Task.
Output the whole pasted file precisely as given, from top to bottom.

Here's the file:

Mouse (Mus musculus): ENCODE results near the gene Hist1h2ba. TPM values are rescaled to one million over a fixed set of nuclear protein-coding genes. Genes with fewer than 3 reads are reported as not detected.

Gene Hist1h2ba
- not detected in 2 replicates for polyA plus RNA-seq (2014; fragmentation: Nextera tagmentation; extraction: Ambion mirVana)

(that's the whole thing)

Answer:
Mouse (Mus musculus): ENCODE results near the gene Hist1h2ba. TPM values are rescaled to one million over a fixed set of nuclear protein-coding genes. Genes with fewer than 3 reads are reported as not detected.

Gene Hist1h2ba
- not detected in 2 replicates for polyA plus RNA-seq (2014; fragmentation: Nextera tagmentation; extraction: Ambion mirVana)